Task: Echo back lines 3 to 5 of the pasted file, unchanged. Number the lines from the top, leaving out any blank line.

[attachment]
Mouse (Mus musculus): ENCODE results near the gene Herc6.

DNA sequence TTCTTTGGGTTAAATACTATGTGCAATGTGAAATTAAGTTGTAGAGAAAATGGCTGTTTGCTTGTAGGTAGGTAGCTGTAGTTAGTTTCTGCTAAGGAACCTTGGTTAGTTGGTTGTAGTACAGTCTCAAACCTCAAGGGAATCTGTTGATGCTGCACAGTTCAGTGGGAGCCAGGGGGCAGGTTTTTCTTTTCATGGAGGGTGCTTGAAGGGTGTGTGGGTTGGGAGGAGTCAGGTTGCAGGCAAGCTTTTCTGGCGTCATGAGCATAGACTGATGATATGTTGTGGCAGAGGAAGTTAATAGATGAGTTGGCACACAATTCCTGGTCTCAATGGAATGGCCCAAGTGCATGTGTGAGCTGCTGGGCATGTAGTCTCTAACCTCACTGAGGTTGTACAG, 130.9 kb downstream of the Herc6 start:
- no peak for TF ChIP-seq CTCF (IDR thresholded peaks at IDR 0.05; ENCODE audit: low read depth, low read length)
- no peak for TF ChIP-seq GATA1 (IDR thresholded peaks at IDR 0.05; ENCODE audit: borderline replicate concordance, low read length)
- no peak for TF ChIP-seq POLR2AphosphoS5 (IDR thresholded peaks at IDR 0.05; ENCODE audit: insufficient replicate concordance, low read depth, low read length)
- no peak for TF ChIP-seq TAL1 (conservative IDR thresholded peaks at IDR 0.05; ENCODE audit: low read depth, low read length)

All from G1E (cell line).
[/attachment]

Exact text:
- no peak for TF ChIP-seq CTCF (IDR thresholded peaks at IDR 0.05; ENCODE audit: low read depth, low read length)
- no peak for TF ChIP-seq GATA1 (IDR thresholded peaks at IDR 0.05; ENCODE audit: borderline replicate concordance, low read length)
- no peak for TF ChIP-seq POLR2AphosphoS5 (IDR thresholded peaks at IDR 0.05; ENCODE audit: insufficient replicate concordance, low read depth, low read length)